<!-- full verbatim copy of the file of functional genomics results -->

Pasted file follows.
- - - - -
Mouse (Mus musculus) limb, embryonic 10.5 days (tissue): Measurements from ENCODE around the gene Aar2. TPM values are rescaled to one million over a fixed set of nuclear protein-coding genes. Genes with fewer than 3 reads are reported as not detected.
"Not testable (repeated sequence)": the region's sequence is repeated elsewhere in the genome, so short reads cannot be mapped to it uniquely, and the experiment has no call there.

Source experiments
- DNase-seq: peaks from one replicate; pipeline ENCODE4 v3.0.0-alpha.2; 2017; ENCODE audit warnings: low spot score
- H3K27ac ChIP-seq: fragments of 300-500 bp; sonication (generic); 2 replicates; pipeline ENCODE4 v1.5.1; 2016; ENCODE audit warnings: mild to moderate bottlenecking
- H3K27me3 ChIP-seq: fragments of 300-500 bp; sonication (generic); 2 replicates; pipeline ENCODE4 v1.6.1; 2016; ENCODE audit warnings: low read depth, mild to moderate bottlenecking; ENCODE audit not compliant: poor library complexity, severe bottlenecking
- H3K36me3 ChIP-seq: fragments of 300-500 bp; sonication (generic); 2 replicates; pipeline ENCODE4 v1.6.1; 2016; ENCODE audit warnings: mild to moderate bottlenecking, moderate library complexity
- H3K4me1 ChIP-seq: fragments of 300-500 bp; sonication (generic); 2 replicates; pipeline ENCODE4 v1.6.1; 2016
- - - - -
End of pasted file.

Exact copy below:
Mouse (Mus musculus) limb, embryonic 10.5 days (tissue): Measurements from ENCODE around the gene Aar2. TPM values are rescaled to one million over a fixed set of nuclear protein-coding genes. Genes with fewer than 3 reads are reported as not detected.
"Not testable (repeated sequence)": the region's sequence is repeated elsewhere in the genome, so short reads cannot be mapped to it uniquely, and the experiment has no call there.

Source experiments
- DNase-seq: peaks from one replicate; pipeline ENCODE4 v3.0.0-alpha.2; 2017; ENCODE audit warnings: low spot score
- H3K27ac ChIP-seq: fragments of 300-500 bp; sonication (generic); 2 replicates; pipeline ENCODE4 v1.5.1; 2016; ENCODE audit warnings: mild to moderate bottlenecking
- H3K27me3 ChIP-seq: fragments of 300-500 bp; sonication (generic); 2 replicates; pipeline ENCODE4 v1.6.1; 2016; ENCODE audit warnings: low read depth, mild to moderate bottlenecking; ENCODE audit not compliant: poor library complexity, severe bottlenecking
- H3K36me3 ChIP-seq: fragments of 300-500 bp; sonication (generic); 2 replicates; pipeline ENCODE4 v1.6.1; 2016; ENCODE audit warnings: mild to moderate bottlenecking, moderate library complexity
- H3K4me1 ChIP-seq: fragments of 300-500 bp; sonication (generic); 2 replicates; pipeline ENCODE4 v1.6.1; 2016